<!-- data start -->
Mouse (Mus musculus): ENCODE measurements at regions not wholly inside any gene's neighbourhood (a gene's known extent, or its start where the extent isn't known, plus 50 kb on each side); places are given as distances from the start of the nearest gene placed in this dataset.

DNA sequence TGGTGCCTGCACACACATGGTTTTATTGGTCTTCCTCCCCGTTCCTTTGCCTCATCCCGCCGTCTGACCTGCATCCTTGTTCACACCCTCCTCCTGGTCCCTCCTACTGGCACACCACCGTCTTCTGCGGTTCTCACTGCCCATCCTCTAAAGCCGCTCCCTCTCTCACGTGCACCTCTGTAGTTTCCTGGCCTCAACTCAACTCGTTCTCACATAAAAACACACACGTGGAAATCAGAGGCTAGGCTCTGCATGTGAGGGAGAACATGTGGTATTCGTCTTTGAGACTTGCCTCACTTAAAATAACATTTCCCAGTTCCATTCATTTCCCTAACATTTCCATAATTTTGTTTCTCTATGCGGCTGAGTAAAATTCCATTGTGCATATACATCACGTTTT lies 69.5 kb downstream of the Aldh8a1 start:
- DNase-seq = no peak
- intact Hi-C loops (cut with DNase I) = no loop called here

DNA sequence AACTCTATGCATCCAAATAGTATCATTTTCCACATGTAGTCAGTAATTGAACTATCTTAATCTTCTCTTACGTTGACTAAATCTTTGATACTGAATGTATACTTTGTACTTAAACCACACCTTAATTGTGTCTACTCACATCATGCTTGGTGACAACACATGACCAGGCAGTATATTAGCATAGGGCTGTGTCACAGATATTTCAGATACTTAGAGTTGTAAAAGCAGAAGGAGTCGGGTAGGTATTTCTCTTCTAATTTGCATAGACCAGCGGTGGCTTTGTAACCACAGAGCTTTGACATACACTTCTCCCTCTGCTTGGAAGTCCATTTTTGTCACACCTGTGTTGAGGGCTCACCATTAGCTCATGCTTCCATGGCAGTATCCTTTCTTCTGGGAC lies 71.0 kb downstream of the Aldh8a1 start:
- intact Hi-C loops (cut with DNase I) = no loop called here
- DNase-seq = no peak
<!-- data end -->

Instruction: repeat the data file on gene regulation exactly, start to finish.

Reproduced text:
Mouse (Mus musculus): ENCODE measurements at regions not wholly inside any gene's neighbourhood (a gene's known extent, or its start where the extent isn't known, plus 50 kb on each side); places are given as distances from the start of the nearest gene placed in this dataset.

DNA sequence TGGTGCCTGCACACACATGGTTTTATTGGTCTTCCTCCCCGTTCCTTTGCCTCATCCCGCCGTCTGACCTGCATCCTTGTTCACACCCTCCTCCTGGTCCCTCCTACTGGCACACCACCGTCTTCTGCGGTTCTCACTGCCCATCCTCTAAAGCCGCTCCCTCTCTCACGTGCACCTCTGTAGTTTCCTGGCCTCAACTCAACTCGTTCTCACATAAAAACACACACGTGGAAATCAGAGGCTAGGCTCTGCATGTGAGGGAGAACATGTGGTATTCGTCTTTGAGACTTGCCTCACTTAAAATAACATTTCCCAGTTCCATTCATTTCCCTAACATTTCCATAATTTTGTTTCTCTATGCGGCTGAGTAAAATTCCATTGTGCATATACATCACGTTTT lies 69.5 kb downstream of the Aldh8a1 start:
- DNase-seq = no peak
- intact Hi-C loops (cut with DNase I) = no loop called here

DNA sequence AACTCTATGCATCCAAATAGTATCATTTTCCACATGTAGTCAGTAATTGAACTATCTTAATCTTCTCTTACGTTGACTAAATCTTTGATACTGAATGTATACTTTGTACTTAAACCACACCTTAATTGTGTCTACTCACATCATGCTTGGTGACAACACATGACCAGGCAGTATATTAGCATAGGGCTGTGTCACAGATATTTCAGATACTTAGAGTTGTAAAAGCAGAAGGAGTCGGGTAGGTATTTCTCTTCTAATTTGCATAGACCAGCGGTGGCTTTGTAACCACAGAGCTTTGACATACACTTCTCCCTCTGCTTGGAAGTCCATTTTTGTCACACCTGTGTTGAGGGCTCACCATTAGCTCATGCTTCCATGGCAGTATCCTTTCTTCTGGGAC lies 71.0 kb downstream of the Aldh8a1 start:
- intact Hi-C loops (cut with DNase I) = no loop called here
- DNase-seq = no peak